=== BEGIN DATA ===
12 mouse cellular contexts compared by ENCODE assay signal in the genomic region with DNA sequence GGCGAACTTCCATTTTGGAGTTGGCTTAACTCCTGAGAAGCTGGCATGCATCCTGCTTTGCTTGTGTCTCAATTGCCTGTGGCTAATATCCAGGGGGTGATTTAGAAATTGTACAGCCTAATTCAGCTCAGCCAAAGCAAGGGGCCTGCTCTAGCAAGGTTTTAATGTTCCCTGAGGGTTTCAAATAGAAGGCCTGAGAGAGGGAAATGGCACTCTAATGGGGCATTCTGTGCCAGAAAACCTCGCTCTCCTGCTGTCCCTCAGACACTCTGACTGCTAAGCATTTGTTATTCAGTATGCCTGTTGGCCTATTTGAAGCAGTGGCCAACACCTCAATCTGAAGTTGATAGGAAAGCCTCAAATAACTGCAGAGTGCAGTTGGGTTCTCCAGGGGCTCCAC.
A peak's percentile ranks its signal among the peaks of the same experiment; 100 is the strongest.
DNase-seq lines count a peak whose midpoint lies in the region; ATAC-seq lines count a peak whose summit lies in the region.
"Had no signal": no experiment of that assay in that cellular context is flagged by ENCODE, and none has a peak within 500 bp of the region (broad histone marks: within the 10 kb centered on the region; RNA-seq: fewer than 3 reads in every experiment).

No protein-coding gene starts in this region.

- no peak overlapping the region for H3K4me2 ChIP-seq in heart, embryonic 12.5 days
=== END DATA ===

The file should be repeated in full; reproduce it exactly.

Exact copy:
12 mouse cellular contexts compared by ENCODE assay signal in the genomic region with DNA sequence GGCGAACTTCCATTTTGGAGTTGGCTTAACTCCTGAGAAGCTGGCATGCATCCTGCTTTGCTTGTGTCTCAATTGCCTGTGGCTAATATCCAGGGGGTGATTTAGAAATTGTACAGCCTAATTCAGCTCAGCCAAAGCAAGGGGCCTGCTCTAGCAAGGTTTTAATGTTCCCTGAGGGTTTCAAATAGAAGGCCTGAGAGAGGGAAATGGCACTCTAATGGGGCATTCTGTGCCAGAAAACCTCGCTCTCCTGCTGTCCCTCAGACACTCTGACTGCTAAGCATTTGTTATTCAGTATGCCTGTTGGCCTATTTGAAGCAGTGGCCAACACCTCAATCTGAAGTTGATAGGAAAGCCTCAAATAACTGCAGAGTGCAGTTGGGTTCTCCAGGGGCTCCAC.
A peak's percentile ranks its signal among the peaks of the same experiment; 100 is the strongest.
DNase-seq lines count a peak whose midpoint lies in the region; ATAC-seq lines count a peak whose summit lies in the region.
"Had no signal": no experiment of that assay in that cellular context is flagged by ENCODE, and none has a peak within 500 bp of the region (broad histone marks: within the 10 kb centered on the region; RNA-seq: fewer than 3 reads in every experiment).

No protein-coding gene starts in this region.

- no peak overlapping the region for H3K4me2 ChIP-seq in heart, embryonic 12.5 days